What I Think:
This goes for $15 on the winery website. Again amazing and curious as to how Trader Joe’s can offer it at $5. Perhaps the winery is defunct? Nothing on the website is updated since August 2006.
Now to the bottle, not overly fruity, more dry…is it Zin or is it just any red? No berries and only a bit of the spice that I would expect. Mint and hints of herb are more apparent and remind me more of a Cab and that is even before the slightly medicinal finish. Not over the top like the Red Flyer so it doesn’t seem like this was made in the lab.
All that said, not sure why I want to give this one a pass. Guessing because I wished I liked it more as I’d feel like I was getting a steal. I did grab the syrah, perhaps that will make me feel better! As for this one you should take a pass, if you want a $5 Zin grab this TBD offering…
Per corkd.com “LOTS of juicy cherry in the nose, along with noticeable alcohol that more breathing helps to dissipate. Hint of pepper. The taste is thick & very juicy, w/ cherry & grape dominating. It’s heartier than the 2005. At 14% it should last awhile, too, so I’m going back for a couple more bottles. Good stuff!”
What I Think:
As you may know I have been on the hunt for a good TJ’s Zinfandel for some time. After seeing this in the Fearless Flyer and on an end cap promotional placement I thought I would give it a go. It is made by the Trader Moon Wine Co. which I would presume is an exclusive Trader Joe’s operation as they are responsible for anything with a moon in it at TJ’s. Honey Moon, Purple Moon, Tuscan Moon, etc.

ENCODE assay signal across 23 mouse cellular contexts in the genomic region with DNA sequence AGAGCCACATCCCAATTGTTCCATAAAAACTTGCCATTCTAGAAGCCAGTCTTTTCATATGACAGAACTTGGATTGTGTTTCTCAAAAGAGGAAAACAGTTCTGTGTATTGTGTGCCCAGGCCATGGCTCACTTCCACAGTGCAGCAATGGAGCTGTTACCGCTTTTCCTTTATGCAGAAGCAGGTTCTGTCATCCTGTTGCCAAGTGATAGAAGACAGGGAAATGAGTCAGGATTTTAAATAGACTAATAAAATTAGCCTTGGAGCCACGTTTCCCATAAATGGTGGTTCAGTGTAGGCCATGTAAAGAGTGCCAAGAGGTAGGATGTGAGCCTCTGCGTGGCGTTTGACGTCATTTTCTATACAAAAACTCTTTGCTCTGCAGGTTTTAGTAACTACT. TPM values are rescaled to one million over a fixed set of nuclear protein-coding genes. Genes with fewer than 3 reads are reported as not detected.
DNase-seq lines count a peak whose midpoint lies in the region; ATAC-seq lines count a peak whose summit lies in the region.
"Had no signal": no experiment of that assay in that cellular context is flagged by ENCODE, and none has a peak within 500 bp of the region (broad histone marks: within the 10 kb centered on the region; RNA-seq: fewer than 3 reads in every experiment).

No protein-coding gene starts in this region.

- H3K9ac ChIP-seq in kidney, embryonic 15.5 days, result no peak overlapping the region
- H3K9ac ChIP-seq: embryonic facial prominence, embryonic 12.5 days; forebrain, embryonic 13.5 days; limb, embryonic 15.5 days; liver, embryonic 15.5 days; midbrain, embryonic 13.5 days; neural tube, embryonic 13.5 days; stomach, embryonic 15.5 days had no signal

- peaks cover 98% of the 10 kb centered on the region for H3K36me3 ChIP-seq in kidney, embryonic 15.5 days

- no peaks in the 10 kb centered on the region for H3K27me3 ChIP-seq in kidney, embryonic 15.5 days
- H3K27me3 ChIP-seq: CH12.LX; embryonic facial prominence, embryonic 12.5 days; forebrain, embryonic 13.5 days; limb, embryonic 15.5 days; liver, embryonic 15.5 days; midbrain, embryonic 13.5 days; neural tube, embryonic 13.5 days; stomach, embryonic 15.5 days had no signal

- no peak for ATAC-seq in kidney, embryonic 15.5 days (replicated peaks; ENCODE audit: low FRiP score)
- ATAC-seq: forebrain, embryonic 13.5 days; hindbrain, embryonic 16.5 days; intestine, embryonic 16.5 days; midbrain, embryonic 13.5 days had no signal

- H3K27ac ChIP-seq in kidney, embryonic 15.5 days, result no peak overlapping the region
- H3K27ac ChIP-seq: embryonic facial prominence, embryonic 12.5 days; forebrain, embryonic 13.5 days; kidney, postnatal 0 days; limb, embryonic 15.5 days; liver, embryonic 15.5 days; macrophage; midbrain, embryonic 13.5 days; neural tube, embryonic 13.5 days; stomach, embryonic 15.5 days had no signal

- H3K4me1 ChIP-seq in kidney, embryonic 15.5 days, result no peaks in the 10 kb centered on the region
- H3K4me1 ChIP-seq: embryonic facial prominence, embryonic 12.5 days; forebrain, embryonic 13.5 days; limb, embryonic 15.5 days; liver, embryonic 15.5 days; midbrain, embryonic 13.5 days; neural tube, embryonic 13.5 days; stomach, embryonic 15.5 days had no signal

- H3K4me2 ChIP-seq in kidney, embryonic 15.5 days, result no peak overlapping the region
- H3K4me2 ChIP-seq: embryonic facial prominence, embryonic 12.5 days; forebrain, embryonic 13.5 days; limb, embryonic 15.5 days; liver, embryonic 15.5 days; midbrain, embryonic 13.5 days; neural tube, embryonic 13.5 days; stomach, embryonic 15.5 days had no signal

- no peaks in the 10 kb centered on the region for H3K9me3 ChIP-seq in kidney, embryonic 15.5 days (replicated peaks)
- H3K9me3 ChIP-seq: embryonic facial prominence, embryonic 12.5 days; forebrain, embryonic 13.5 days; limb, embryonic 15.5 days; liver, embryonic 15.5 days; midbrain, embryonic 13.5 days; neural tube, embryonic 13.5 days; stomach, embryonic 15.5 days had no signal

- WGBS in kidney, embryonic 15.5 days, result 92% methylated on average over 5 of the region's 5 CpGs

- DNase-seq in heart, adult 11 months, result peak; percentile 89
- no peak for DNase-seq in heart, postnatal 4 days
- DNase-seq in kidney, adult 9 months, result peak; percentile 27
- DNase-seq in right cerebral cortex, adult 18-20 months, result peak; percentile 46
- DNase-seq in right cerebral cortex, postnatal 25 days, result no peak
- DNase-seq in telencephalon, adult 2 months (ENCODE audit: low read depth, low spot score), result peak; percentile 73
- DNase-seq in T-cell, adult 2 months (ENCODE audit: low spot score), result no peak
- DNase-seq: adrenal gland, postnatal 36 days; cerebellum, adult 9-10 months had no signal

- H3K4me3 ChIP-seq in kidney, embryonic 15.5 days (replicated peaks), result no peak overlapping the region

So the “Old Vines” designation likely raised my hopes a bit too much here as I was hoping for varietal characteristics at a minimum in this $5 bottling. Instead I felt like I found half-concocted over the top fruit flavors. A ton of cherry which is not typical of a Zin and a bit of plum and spice as well. That said at this price point I would take it over the Cline or the Ravenswood, but if I want a sure thing I’ll grab the Rocking Horse.
All in all, sometimes I know I expect too much and this may be one of them. I’ll likely grab it again at some point to make sure my initial inclinations were correct. If I do, you’ll be the first to hear.